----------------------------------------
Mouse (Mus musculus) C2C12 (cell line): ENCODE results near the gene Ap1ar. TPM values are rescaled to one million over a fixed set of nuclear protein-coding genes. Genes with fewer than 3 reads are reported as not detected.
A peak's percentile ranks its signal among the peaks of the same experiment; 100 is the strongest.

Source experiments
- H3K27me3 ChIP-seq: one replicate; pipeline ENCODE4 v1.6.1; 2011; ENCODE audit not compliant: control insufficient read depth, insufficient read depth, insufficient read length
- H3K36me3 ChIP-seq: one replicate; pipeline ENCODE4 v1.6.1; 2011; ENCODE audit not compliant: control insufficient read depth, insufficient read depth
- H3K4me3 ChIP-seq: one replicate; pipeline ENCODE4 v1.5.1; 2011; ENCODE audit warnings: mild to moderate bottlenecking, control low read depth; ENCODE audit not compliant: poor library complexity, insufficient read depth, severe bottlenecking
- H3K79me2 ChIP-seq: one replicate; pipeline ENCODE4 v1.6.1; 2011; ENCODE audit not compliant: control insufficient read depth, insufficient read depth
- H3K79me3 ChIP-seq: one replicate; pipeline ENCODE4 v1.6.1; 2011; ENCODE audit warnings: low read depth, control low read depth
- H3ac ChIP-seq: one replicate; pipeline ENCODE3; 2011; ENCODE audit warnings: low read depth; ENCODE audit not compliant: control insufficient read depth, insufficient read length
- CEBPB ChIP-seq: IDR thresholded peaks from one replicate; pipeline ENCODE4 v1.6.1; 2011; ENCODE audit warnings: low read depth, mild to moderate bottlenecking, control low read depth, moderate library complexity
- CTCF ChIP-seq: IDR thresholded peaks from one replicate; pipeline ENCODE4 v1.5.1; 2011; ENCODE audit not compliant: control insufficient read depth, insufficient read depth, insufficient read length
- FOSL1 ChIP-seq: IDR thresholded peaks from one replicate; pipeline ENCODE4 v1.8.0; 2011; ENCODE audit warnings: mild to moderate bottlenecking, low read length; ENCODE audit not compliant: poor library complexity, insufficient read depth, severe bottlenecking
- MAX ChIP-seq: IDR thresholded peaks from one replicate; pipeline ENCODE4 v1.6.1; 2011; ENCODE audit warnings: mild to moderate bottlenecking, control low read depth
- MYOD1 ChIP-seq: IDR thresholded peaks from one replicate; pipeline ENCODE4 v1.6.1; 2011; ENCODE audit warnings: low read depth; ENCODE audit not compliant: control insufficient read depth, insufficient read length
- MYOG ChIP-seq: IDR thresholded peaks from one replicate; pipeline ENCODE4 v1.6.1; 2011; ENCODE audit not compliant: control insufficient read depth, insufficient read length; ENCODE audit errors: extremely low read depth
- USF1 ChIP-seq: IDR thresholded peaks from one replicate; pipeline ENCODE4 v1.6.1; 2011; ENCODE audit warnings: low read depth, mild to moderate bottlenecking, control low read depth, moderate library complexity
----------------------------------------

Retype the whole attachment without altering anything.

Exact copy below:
Mouse (Mus musculus) C2C12 (cell line): ENCODE results near the gene Ap1ar. TPM values are rescaled to one million over a fixed set of nuclear protein-coding genes. Genes with fewer than 3 reads are reported as not detected.
A peak's percentile ranks its signal among the peaks of the same experiment; 100 is the strongest.

Source experiments
- H3K27me3 ChIP-seq: one replicate; pipeline ENCODE4 v1.6.1; 2011; ENCODE audit not compliant: control insufficient read depth, insufficient read depth, insufficient read length
- H3K36me3 ChIP-seq: one replicate; pipeline ENCODE4 v1.6.1; 2011; ENCODE audit not compliant: control insufficient read depth, insufficient read depth
- H3K4me3 ChIP-seq: one replicate; pipeline ENCODE4 v1.5.1; 2011; ENCODE audit warnings: mild to moderate bottlenecking, control low read depth; ENCODE audit not compliant: poor library complexity, insufficient read depth, severe bottlenecking
- H3K79me2 ChIP-seq: one replicate; pipeline ENCODE4 v1.6.1; 2011; ENCODE audit not compliant: control insufficient read depth, insufficient read depth
- H3K79me3 ChIP-seq: one replicate; pipeline ENCODE4 v1.6.1; 2011; ENCODE audit warnings: low read depth, control low read depth
- H3ac ChIP-seq: one replicate; pipeline ENCODE3; 2011; ENCODE audit warnings: low read depth; ENCODE audit not compliant: control insufficient read depth, insufficient read length
- CEBPB ChIP-seq: IDR thresholded peaks from one replicate; pipeline ENCODE4 v1.6.1; 2011; ENCODE audit warnings: low read depth, mild to moderate bottlenecking, control low read depth, moderate library complexity
- CTCF ChIP-seq: IDR thresholded peaks from one replicate; pipeline ENCODE4 v1.5.1; 2011; ENCODE audit not compliant: control insufficient read depth, insufficient read depth, insufficient read length
- FOSL1 ChIP-seq: IDR thresholded peaks from one replicate; pipeline ENCODE4 v1.8.0; 2011; ENCODE audit warnings: mild to moderate bottlenecking, low read length; ENCODE audit not compliant: poor library complexity, insufficient read depth, severe bottlenecking
- MAX ChIP-seq: IDR thresholded peaks from one replicate; pipeline ENCODE4 v1.6.1; 2011; ENCODE audit warnings: mild to moderate bottlenecking, control low read depth
- MYOD1 ChIP-seq: IDR thresholded peaks from one replicate; pipeline ENCODE4 v1.6.1; 2011; ENCODE audit warnings: low read depth; ENCODE audit not compliant: control insufficient read depth, insufficient read length
- MYOG ChIP-seq: IDR thresholded peaks from one replicate; pipeline ENCODE4 v1.6.1; 2011; ENCODE audit not compliant: control insufficient read depth, insufficient read length; ENCODE audit errors: extremely low read depth
- USF1 ChIP-seq: IDR thresholded peaks from one replicate; pipeline ENCODE4 v1.6.1; 2011; ENCODE audit warnings: low read depth, mild to moderate bottlenecking, control low read depth, moderate library complexity